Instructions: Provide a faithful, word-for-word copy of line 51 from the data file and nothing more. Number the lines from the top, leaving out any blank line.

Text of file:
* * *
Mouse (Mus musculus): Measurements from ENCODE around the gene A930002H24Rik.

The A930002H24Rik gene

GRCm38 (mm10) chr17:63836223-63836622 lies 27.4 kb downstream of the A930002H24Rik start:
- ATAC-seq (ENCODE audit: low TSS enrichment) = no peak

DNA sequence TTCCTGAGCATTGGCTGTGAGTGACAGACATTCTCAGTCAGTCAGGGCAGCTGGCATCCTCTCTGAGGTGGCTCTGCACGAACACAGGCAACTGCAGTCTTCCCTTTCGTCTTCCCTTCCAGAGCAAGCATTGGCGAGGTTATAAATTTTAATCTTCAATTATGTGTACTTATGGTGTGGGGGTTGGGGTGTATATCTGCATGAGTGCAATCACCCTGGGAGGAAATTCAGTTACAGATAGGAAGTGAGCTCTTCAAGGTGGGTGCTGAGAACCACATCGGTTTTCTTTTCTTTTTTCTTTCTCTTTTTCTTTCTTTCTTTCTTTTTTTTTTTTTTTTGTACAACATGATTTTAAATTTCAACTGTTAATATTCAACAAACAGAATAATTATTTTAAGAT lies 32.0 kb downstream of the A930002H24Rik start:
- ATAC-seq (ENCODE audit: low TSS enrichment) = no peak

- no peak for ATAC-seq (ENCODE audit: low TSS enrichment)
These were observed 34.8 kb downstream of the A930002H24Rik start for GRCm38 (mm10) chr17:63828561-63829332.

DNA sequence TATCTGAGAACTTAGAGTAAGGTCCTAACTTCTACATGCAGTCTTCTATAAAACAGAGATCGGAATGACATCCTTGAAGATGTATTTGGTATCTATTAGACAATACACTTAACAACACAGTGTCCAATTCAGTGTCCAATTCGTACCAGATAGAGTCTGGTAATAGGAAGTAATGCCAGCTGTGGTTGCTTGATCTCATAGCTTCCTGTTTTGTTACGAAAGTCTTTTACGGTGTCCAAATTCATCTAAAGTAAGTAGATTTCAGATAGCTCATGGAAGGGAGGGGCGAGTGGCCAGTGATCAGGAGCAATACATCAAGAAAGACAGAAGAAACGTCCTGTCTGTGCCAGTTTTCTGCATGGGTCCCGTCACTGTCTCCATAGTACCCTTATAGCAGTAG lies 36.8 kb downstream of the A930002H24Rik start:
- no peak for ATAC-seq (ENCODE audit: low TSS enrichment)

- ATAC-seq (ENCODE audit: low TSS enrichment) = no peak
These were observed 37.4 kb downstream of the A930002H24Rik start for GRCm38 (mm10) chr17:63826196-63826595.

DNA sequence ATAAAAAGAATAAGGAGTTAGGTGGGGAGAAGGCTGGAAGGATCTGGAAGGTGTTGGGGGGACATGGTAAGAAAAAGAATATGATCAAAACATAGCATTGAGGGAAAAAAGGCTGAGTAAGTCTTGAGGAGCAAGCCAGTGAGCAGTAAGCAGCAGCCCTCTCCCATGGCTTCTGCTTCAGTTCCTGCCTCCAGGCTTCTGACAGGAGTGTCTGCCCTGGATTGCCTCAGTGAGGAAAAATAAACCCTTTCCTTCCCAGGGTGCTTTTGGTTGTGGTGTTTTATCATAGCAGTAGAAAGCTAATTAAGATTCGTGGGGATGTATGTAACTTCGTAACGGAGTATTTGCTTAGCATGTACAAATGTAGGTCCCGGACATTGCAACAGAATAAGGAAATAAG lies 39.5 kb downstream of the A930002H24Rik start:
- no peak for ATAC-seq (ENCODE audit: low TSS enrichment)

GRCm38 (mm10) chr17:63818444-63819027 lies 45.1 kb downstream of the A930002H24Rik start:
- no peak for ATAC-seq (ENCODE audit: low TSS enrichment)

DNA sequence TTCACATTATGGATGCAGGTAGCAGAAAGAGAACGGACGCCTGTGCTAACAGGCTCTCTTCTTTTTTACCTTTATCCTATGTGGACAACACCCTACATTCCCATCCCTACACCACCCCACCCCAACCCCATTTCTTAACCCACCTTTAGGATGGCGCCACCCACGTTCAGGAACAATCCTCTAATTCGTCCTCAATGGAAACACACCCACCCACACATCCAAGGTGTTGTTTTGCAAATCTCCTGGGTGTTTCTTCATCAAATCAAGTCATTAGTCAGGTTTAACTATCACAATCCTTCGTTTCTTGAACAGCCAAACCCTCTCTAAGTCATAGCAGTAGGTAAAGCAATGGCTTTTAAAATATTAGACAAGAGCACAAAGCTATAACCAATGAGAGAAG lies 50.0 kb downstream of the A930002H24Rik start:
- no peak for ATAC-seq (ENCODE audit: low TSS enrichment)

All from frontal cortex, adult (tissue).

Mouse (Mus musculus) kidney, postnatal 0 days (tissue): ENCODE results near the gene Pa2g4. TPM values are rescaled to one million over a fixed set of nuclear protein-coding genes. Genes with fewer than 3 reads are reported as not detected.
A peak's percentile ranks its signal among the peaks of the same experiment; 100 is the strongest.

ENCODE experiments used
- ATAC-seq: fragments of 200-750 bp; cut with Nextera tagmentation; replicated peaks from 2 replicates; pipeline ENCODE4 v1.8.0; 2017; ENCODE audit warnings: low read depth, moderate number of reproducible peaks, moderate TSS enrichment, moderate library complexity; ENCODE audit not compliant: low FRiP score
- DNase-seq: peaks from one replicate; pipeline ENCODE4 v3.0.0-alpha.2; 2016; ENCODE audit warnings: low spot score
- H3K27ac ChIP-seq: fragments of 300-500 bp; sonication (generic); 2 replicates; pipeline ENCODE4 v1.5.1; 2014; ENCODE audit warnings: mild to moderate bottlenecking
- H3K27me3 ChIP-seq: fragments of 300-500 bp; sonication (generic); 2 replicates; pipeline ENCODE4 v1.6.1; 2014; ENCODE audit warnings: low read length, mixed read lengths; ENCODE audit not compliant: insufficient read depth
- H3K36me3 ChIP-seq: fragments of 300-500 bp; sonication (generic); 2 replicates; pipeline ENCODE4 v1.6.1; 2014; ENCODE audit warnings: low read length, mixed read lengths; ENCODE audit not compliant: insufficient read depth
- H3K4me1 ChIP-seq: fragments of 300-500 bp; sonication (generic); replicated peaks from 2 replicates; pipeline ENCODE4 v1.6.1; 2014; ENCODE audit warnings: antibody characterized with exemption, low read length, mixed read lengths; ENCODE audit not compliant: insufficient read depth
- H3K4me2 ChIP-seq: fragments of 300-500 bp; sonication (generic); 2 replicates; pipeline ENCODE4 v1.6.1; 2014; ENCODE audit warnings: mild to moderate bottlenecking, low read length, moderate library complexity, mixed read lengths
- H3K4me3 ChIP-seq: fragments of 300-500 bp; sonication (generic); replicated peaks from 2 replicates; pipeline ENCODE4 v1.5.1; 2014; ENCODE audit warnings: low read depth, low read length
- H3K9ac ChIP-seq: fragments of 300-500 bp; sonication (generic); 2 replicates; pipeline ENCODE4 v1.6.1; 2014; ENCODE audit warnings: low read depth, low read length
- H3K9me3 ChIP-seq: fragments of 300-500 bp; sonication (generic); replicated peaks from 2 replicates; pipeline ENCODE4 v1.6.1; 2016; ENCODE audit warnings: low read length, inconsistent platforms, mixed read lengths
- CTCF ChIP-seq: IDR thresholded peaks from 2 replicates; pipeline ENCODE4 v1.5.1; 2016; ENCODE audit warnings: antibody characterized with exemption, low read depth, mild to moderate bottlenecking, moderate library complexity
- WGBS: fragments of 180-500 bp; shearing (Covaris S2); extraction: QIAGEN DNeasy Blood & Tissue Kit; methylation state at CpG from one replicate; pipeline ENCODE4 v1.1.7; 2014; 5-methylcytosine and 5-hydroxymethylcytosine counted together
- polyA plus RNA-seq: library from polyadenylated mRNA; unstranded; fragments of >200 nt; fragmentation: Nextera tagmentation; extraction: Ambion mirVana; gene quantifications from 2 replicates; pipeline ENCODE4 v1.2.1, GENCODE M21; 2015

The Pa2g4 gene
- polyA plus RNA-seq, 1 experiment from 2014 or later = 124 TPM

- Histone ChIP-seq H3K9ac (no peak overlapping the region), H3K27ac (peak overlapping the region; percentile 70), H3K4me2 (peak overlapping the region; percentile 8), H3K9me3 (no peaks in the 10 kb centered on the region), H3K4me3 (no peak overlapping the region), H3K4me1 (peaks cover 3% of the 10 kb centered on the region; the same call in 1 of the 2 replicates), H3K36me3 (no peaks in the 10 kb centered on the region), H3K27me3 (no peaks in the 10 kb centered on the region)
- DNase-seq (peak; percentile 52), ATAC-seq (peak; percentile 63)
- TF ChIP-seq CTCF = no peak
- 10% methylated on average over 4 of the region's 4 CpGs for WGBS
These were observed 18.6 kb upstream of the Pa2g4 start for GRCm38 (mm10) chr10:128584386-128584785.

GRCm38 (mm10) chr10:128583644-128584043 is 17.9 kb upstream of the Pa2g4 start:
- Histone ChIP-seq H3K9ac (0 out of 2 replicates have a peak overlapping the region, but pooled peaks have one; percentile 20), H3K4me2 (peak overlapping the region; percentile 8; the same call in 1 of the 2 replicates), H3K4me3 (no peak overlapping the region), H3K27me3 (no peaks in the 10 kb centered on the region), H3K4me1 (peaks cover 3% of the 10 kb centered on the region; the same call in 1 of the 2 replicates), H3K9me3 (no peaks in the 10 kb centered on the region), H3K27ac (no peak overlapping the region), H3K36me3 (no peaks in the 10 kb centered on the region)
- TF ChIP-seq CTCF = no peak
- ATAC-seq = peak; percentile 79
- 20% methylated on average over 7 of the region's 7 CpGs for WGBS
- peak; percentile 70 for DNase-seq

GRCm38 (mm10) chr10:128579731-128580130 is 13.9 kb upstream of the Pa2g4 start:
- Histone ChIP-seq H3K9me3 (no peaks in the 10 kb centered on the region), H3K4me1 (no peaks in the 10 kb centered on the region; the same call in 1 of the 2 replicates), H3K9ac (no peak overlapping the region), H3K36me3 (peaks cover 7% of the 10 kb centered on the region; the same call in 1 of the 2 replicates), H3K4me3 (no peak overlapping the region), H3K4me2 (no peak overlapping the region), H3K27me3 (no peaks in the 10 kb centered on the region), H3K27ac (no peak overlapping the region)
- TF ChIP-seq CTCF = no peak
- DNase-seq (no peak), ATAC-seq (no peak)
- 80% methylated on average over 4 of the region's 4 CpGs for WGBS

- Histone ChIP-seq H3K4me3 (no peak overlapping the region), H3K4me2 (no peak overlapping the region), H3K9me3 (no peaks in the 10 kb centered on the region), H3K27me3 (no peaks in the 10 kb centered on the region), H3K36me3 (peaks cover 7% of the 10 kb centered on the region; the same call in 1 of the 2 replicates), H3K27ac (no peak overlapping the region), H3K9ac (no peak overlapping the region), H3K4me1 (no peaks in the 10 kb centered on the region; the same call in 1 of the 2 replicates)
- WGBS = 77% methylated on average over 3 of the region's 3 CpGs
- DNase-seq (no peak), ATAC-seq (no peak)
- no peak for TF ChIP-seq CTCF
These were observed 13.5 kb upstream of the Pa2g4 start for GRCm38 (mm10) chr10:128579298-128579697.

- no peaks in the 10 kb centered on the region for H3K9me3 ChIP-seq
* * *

- TF ChIP-seq CTCF = no peak